In 2015 the task force was also successful in getting the legislature to approve an expanded pilot program to make Nalaxone and Naloxone training accessible to more first-responders in Virginia. Nalaxone is a drug that can treat a narcotic overdose in an emergency situation. Some critics say Nalaxone is an enabler, and does nothing to stop addicts from using, but Manz says that getting the drug out to more first-responders is imperative.

Other policy successes so far include the creation of the Health and Criminal Justice Data Committee to share opioid-related data across agencies, and a law that requires hospices to notify pharmacies about the death of a patient—a creative initiative that Manz says might be unique to Virginia. End-of-life care centers are often in possession of opioids, and this law will ensure that unused pills are not sitting around after a patient dies.

Drug diversion is a major concern for Virginia policy makers.

Drug diversion is a common way for addicts to maintain their supply. An addict will steal from a family member or friend’s medicine cabinet, go through garbage, and find ways to get access to nursing homes or end-of-life care centers, says Manz.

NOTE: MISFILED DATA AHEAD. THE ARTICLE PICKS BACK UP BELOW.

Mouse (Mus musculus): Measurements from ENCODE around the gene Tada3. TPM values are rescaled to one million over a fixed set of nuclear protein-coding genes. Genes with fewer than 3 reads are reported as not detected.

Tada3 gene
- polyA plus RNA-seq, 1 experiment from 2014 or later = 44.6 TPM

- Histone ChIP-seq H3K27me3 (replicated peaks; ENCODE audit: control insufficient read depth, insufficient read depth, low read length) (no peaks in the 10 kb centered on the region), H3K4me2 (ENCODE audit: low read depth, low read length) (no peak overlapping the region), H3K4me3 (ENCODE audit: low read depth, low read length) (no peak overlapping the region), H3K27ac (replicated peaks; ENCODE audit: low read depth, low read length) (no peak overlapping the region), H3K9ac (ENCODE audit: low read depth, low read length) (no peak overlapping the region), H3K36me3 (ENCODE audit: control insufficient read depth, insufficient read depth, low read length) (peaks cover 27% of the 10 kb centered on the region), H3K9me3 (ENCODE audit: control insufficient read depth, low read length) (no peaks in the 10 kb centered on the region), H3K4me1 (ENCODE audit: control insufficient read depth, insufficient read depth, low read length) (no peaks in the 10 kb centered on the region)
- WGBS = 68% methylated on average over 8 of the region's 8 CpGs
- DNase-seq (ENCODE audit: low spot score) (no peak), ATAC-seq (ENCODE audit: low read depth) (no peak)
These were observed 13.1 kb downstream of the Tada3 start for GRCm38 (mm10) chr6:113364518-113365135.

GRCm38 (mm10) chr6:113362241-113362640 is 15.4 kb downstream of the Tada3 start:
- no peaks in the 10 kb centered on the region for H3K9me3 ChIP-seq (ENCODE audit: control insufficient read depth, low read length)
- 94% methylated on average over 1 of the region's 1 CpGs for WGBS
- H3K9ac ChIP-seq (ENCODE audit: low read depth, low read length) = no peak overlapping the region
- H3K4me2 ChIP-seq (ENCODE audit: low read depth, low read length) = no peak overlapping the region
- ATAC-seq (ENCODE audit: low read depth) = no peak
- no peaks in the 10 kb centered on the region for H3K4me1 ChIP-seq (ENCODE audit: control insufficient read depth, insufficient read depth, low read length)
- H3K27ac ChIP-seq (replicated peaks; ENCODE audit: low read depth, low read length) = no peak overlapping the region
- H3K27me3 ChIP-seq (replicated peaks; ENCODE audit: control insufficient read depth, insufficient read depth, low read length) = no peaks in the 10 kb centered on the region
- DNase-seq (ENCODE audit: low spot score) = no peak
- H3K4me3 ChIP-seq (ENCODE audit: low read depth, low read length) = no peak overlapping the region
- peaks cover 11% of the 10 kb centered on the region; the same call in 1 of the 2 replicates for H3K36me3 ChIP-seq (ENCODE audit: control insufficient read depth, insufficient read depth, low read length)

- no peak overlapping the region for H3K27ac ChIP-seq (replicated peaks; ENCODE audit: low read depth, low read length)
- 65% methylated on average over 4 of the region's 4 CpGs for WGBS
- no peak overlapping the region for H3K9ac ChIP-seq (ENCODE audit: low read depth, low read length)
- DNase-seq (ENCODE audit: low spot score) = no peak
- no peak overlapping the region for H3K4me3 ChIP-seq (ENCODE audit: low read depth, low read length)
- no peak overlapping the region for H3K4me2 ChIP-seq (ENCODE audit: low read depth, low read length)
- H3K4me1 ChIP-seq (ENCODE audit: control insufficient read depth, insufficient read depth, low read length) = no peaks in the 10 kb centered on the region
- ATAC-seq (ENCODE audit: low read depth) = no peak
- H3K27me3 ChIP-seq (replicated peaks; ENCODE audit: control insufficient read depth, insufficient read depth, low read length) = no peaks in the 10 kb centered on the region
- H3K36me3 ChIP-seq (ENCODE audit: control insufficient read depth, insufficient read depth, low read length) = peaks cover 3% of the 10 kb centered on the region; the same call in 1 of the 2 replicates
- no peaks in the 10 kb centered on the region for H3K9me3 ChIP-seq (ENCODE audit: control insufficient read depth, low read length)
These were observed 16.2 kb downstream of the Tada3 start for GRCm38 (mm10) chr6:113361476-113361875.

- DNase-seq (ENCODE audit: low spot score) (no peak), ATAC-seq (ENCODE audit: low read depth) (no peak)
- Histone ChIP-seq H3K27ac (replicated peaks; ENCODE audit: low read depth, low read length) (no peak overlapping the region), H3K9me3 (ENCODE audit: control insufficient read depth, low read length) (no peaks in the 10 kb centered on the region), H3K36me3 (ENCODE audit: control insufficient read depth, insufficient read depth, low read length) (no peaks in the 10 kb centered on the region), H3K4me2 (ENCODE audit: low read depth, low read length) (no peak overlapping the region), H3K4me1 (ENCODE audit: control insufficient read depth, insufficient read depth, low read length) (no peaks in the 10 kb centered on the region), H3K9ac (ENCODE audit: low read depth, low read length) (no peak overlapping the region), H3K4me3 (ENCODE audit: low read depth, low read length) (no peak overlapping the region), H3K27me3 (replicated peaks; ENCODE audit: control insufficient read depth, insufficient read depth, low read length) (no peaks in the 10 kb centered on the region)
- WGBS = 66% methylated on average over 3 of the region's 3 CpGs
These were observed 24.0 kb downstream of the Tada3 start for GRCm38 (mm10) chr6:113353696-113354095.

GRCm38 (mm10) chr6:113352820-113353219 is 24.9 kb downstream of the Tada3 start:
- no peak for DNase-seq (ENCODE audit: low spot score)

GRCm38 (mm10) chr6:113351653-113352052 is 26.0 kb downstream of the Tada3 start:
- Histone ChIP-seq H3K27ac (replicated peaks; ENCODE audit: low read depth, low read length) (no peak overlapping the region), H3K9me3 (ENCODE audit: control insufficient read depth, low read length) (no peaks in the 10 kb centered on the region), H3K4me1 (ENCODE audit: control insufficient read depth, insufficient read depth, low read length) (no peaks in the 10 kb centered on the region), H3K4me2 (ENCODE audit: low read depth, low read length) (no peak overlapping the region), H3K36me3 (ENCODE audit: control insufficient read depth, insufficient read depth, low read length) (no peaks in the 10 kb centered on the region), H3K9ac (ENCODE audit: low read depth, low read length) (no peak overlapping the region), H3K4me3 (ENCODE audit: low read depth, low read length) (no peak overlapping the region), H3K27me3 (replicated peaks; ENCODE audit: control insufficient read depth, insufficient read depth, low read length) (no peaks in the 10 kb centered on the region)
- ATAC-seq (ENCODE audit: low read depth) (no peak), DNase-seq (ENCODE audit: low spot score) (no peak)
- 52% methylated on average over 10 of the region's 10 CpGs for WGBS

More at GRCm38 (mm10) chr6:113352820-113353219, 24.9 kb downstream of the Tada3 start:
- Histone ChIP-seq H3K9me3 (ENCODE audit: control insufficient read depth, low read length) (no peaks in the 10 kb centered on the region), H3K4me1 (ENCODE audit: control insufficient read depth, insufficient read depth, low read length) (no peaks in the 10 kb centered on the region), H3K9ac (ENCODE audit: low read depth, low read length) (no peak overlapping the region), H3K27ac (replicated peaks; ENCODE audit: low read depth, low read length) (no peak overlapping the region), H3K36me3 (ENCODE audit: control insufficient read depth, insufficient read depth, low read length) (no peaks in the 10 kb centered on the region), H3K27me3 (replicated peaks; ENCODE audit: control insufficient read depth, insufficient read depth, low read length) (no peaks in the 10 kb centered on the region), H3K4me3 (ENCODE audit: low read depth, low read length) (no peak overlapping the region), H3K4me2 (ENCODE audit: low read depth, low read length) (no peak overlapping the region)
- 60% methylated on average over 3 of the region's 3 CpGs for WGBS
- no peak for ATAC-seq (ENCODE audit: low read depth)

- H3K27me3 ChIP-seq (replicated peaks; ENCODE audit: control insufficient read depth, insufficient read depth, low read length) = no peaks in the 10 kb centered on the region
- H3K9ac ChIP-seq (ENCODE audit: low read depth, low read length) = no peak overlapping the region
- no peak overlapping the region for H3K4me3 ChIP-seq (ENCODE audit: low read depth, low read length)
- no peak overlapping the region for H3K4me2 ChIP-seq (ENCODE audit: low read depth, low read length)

The medical component to the issue also creates challenges. Manz said that many treatment options are out of the question since Virginia’s Medicaid coverage is lean. “There’s 400,000 people in Virginia who do not have access to affordable health care, which makes treatment difficult,” Manz said. “When people say they need treatment and there are no resources for them, it’s very frustrating.”

There has also been a lot of input from the federal level and local level. “It’s an all hands on deck thing; there’s never been this much attention,” Manz said.

In the Commonwealth, further policy goals for the drug task force include continuing education for opioid prescribers, and developing a state website as a resource for public and professional use.

Click here to see an overview of the legislation that has passed, or is currently pending, in Virginia.